Endocarditis is quite possibly the most serious complication. This form of infection occurs when the bacteria are able to reach the heart, where they come to colonize the organ’s tissue lining and valves.
Thankfully, bacterial endocarditis is rare, but when the disease occurs, it can be life-threatening. According to WebMD, the initial symptoms of endocarditis often resemble a common cold or the flu. Most patients just feel sick, in a vague sort of way:
If the infection progresses, however, the results can be disastrous.
Among the numerous complications associated with progressive endocarditis, Medscape lists heart attack, congestive heart failure, aneurysm and stroke.
Doctors should make a diagnosis, authors in the American Family Physician write, using a combination of blood tests (to identify bacteria in the blood) and echocardiography, a form of diagnostic imaging that uses high-powered sound waves to view the internal structure of the heart. Treatment involves the administration of antibiotics.
Some patients are more likely to develop endocarditis. Chief among these at-risk dental patients are people who have certain underlying heart conditions. The medical community now agrees that, prior to undergoing dental surgery, patients who already experience these heart issues should receive antibiotics, a key weapon in the fight against bacterial infection.
As the American Heart Association wrote in a 2016 position paper, prophylactic antibiotics should be prescribed to dental patients who have the following pre-existing complications:
The body’s immune system isn’t designed to fight infectious pathogens when they’ve become attached to artificial materials, including the stainless steel and titanium out of which most heart valves are made. Thus, anyone who has received a prosthetic heart valve is considered at-risk for developing bacterial endocarditis. These patients, the American Heart Association reports, should receive antibiotics prior to dental surgery.
So should some people who were born with congenital heart defects, including those abnormalities that affect the flow of blood. In its position piece, the American Heart Association recommends prophylactic antibiotics for dental patients who were born with cyanotic heart defects but have not yet undergone repair procedures.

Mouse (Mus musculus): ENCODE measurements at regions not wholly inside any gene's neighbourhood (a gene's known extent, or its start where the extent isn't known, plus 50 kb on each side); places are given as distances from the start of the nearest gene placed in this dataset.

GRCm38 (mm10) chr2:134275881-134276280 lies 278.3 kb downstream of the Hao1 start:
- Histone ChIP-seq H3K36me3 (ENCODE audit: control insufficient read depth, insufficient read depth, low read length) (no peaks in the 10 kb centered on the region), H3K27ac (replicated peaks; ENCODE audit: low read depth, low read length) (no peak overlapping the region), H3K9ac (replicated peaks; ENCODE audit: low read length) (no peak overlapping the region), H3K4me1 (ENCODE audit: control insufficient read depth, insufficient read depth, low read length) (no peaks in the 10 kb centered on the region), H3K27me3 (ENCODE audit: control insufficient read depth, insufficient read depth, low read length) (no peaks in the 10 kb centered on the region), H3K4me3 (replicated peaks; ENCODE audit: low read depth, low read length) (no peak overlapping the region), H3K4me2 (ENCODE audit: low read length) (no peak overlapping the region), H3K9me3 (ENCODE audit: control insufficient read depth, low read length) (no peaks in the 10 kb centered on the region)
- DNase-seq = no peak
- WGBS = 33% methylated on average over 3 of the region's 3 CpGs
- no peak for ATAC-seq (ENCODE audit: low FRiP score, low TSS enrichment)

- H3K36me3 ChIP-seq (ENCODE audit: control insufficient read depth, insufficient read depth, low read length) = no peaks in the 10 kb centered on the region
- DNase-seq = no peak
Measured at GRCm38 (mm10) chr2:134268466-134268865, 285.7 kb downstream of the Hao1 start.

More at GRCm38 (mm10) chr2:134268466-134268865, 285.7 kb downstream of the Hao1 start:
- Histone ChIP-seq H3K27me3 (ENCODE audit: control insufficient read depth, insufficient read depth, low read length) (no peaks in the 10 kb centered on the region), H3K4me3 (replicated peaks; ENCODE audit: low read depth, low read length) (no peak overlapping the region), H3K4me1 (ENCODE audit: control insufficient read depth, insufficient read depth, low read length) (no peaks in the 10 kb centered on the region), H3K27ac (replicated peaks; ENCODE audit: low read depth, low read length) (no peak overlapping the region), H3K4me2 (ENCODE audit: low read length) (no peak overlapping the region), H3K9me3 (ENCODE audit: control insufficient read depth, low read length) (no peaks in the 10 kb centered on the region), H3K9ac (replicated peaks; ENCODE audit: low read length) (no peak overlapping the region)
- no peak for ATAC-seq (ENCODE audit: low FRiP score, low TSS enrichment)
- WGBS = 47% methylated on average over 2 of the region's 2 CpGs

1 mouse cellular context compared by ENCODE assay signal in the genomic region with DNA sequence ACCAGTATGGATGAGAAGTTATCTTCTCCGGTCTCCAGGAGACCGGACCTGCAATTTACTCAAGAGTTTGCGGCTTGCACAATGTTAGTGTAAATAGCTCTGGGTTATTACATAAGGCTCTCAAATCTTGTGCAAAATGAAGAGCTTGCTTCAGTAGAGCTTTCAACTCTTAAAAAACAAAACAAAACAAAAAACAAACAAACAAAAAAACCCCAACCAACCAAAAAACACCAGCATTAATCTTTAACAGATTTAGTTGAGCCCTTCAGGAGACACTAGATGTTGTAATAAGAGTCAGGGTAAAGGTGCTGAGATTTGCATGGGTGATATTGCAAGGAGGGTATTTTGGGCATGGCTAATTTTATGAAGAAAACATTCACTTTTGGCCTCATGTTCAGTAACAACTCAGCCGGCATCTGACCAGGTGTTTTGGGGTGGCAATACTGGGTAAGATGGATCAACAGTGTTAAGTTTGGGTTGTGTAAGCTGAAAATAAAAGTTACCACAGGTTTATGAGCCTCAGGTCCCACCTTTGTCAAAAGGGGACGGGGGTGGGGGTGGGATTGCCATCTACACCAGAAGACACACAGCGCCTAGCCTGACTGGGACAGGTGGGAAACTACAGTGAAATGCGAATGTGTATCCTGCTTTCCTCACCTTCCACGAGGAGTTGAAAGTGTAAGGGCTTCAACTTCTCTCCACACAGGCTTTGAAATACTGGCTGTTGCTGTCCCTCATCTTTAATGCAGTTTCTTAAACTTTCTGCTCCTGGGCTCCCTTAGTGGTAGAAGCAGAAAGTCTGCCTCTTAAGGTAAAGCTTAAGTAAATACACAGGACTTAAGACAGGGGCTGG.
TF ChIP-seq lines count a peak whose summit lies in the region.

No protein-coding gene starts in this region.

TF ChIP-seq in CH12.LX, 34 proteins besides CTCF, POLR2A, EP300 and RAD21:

According to the US National Library of Medicine, the category of cyanotic defects encompasses all congenital defects that result in a low level of oxygen in the blood, including:
Likewise, the AMA says antibiotics should also be prescribed to patients who have received prosthetic implants for a congenital heart defect, either through invasive surgery or via catheter, within six months of the repair procedure. After the first six months, the organization continues, the risk of contracting an infection drops significantly.
The risk of infection is also increased in patients who have undergone congenital heart disease repairs but have “residual” defects (namely, any valve issue that leads to regurgitation, or leaking) near the patch or prosthetic implant that was used during the repair procedure.
After determining that a dental patient could benefit from antibiotics prior to their surgery, dentists should next evaluate whether or not the scheduled procedure is likely to cause a bacterial infection. Current guidelines from the American Dental Association advise dentists to prescribe antibiotics to at-risk patients prior to all procedures involving the manipulation of gingival tissue, the manipulation of the periapical region of the teeth or the perforation of the oral mucosa.
While these descriptions may seem obscure at first glance, a quick survey of commonly-used medical terms should clear up any confusion:
As we’ve already noted, oral bacteria are allowed to enter the bloodstream through an opening in either gum tissue or the layer of membrane that coats the mouth. As a result, dentists are advised to use extra caution when performing operations in which the gums are disturbed, including tooth extractions, or the oral mucosa is pierced.
Prophylactic antibiotics are given to prevent disease, not to control the disease after it’s begun. With that in mind, it should be obvious that dentists who prescribe antibiotics prior to a procedure tell their patients to take the drugs one day before the operation.
Of course, some patients forget to take their medication, opening themselves up to a life-threatening heart infection. Careful medical practitioners, however, can avert disaster, the American Dental Association reports. “If the dosage of antibiotic is inadvertently not administered before the procedure,” experts at the ADA write, “the dosage may be administered up to 2 hours after the procedure.” That’s also true for cases in which a dentist forgets to prescribe the antibiotics in the first place.
Were you diagnosed with endocarditis after undergoing a dental procedure? Did your loved one contract a severe infection soon after receiving dental care? Our experienced malpractice lawyers can help. Representing patients in New York and New Jersey, the attorneys at Banville Law offer free legal consultations. Contact us today to find more information on your rights – at no cost and no obligation.